“My anger is directed at the past. How does that hurt me now?”
Because anger is cannibalistic – it feeds upon itself. And the more you provide sustenance, the more it grows. It doesn’t matter where you aim it; it has a wide scatter pattern. If you’re entering into a new relationship, releasing any residual anger is your responsibility. Otherwise, it acts a nuclear seed in the new partnership.
“How do I know when I’m ready to let go of anger?”
You are ready to release your anger when the cost of holding onto it becomes greater than the hesitancy of of releasing it. You are ready to release your anger when you see the cause of your anger as separate from your emotions about it. You are ready to release your anger when enough time has passed for the intensity of the event to begin to fade (remember my upstairs AC unit?). And you are ready to release the anger when you are open to accepting responsibility – not for what happened, but for how it impacts you.
“What are some of the tools I can use to let go of my anger?”
One of the reasons that anger is difficult to release is that the tools needed are different for every person and every situation. The following are the general four strategies I recommend in the order that I suggest you try them. For much more specific advice, go here.
Movement I like to relate this to training a puppy. Any dog owner knows that before you attempt to teach the young dog any commands, you have to begin with a walk. A LONG walk. A tired puppy is calm and ready to listen.
Anger is the same. If you try to talk yourself down while your ears are whistling with steam, you will fail. Begin by releasing the physical manifestations of the anger by taking a walk. A LONG one.
Repeat as needed.
Humor Laughter has a way of disarming anger before the anger recognizes the threat and tries to fight back. Start by laughing at things unrelated to the cause of your anger. Then, see if you can even laugh at your situation. Gallows humor doesn’t fuel the fire; it helps to extinguish it.
Compassion The first step in cultivating compassion is to learn how to separate yourself from what happened to you. To not take it personally. It’s hard, I know. Remember I said you know you’re ready when you’re willing to do the work.
Next, apply empathy and strive for understanding while withholding judgement. If this happened in a fictional book and you were asked to describe the motivations of all of the characters, what could you come up with? Entertain the idea that the assumption that has been fueling your rage may not be the correct one. And even if it is, what is the harm in being open to other explanations?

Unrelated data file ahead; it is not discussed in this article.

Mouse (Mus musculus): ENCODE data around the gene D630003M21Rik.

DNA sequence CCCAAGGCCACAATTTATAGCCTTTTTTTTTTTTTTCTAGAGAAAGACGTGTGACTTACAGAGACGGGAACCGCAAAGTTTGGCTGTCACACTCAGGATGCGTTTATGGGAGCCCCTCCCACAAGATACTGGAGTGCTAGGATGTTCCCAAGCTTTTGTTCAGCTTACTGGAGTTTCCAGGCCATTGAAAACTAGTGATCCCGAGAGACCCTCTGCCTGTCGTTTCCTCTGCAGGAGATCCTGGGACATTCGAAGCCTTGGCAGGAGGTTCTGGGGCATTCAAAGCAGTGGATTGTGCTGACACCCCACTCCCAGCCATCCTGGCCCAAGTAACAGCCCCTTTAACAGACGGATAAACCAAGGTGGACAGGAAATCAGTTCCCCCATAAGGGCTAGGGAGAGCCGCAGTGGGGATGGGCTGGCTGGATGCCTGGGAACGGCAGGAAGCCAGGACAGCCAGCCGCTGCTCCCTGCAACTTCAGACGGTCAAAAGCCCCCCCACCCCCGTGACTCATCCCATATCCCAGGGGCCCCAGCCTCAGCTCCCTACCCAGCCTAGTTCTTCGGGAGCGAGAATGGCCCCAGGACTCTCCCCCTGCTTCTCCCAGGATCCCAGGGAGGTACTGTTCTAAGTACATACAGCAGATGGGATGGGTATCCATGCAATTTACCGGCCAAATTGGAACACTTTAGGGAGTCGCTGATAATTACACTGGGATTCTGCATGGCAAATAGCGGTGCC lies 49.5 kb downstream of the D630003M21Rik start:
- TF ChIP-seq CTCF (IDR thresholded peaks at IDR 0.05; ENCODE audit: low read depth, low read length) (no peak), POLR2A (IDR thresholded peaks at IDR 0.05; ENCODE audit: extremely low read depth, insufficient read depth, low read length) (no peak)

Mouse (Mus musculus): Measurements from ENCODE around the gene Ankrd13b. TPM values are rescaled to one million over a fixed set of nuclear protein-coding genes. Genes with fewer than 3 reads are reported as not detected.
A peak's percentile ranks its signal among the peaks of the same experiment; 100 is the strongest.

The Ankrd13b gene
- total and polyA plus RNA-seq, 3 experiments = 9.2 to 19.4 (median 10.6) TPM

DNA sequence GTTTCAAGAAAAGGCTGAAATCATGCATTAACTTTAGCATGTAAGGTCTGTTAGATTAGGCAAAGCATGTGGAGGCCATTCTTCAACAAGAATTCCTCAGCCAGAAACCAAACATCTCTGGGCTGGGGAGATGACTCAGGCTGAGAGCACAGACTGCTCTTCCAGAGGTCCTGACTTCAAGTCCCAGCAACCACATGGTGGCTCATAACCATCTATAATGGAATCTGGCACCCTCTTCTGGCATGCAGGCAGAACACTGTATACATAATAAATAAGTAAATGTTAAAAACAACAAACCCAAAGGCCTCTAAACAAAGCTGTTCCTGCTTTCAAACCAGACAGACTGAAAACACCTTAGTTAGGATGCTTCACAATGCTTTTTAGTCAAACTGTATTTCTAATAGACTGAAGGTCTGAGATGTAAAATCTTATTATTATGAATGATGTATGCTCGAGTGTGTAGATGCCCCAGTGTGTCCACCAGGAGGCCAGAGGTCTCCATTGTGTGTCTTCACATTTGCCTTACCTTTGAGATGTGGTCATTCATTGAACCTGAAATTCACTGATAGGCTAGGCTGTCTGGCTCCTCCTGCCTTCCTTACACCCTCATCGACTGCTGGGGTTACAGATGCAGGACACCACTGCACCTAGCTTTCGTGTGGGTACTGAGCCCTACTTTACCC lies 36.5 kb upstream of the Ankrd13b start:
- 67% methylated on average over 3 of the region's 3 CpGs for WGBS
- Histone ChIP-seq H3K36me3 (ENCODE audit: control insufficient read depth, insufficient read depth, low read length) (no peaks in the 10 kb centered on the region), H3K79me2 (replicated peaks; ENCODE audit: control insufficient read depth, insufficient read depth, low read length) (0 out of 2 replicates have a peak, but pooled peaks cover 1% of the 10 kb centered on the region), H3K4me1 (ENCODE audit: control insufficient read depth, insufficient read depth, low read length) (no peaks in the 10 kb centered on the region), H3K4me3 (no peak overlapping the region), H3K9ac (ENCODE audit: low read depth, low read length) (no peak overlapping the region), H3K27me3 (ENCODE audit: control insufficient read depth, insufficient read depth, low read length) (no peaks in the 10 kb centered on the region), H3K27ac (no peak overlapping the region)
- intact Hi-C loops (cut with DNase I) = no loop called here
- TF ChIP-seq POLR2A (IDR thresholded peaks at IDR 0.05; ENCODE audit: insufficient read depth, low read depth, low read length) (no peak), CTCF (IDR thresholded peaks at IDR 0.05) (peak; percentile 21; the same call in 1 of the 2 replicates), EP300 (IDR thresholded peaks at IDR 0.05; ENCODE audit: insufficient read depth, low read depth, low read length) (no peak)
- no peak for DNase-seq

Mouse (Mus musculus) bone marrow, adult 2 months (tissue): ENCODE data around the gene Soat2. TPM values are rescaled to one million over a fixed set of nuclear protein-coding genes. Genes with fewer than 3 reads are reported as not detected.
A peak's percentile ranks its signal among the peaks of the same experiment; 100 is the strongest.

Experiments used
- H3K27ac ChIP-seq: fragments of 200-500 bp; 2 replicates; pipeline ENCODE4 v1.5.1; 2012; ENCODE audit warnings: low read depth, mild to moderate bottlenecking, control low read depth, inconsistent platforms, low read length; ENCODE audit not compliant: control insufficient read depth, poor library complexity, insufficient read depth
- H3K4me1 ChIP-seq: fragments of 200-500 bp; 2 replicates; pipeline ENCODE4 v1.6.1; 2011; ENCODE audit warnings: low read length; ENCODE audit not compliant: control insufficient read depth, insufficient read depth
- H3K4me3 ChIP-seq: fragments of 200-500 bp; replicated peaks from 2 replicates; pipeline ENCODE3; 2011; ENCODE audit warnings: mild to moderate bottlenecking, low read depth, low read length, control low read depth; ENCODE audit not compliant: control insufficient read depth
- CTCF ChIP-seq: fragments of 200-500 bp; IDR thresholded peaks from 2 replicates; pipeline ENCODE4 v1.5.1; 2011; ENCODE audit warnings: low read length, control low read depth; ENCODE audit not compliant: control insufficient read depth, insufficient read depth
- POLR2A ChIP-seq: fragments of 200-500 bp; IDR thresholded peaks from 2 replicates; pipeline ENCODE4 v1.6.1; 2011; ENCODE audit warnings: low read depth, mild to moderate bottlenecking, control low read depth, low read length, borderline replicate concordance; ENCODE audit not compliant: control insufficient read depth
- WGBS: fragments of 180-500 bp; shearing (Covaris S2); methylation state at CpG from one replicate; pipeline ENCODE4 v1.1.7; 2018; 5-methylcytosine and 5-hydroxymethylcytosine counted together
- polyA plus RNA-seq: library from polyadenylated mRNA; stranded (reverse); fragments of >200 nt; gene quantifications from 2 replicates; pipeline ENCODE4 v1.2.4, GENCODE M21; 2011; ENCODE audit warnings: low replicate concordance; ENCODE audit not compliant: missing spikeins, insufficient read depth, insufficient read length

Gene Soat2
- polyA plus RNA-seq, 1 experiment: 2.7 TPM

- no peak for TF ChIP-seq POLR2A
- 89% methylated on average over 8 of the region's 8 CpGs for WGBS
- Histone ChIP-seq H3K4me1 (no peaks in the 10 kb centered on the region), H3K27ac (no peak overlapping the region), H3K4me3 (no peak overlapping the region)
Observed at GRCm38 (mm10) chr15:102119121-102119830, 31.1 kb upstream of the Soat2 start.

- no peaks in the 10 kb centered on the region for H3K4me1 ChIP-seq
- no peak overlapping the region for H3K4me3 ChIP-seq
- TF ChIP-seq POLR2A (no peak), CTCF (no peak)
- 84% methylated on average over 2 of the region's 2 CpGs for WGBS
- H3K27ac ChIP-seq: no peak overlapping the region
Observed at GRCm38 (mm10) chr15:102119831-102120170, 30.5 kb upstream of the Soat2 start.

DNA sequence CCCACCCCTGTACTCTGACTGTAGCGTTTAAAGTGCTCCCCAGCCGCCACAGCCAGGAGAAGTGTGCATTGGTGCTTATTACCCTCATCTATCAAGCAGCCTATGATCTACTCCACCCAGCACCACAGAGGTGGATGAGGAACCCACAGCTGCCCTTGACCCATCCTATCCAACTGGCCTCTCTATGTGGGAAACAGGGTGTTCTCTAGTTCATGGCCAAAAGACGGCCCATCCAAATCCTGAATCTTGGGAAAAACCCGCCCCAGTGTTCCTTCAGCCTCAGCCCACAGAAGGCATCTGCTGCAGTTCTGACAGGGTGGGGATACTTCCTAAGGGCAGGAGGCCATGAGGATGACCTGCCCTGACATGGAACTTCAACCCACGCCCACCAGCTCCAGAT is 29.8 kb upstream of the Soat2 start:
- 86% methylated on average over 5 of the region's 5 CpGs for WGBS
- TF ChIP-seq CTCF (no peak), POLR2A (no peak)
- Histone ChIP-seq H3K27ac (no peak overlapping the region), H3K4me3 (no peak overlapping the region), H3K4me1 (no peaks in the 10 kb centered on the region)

Remember, compassion has to be accompanied by boundaries. You can allow yourself to feel compassion and still refuse to allow someone to hurt you any further.
And here’s a thought for you – if you’re holding onto anger, are you showing compassion for yourself?
Gratitude Gratitude and anger are mutually exclusive. If you can identify reasons that you’re grateful for your experience, there is no longer a need for anger. This can be a powerful exercise. I like to call it radical gratitude. It is one of the hardest things you’ll ever do. And one of the most rewarding.
“Just when I think I’ve released all of the anger, it flares back up.”
I sometimes think of anger like those huge buckets at children’s water parks that fill with water until they tip over, releasing their cooling load on the squealing children beneath. Of course, once empty, the bucket returns to its original position to refill.
When you’ve released your anger, you are still vulnerable to refilling with rage if you return to your starting position without any changes. Think of mastering the tools that work to temper your anger like drilling holes in the giant bucket. The events and situations that cause you to become angry will still spill into your life, but the holes will allow it to simply flow through you.
Although the initial release of anger is by far the most challenging, letting go of anger is an ongoing process. It’s intentional. It requires recognizing when you are angry and, rather than allowing it to set up home, working to release it.
Remember the purpose of anger is to motivate change.
Make the change.
And then release the anger.
As for me, I’m going to head downstairs where it’s cooler:)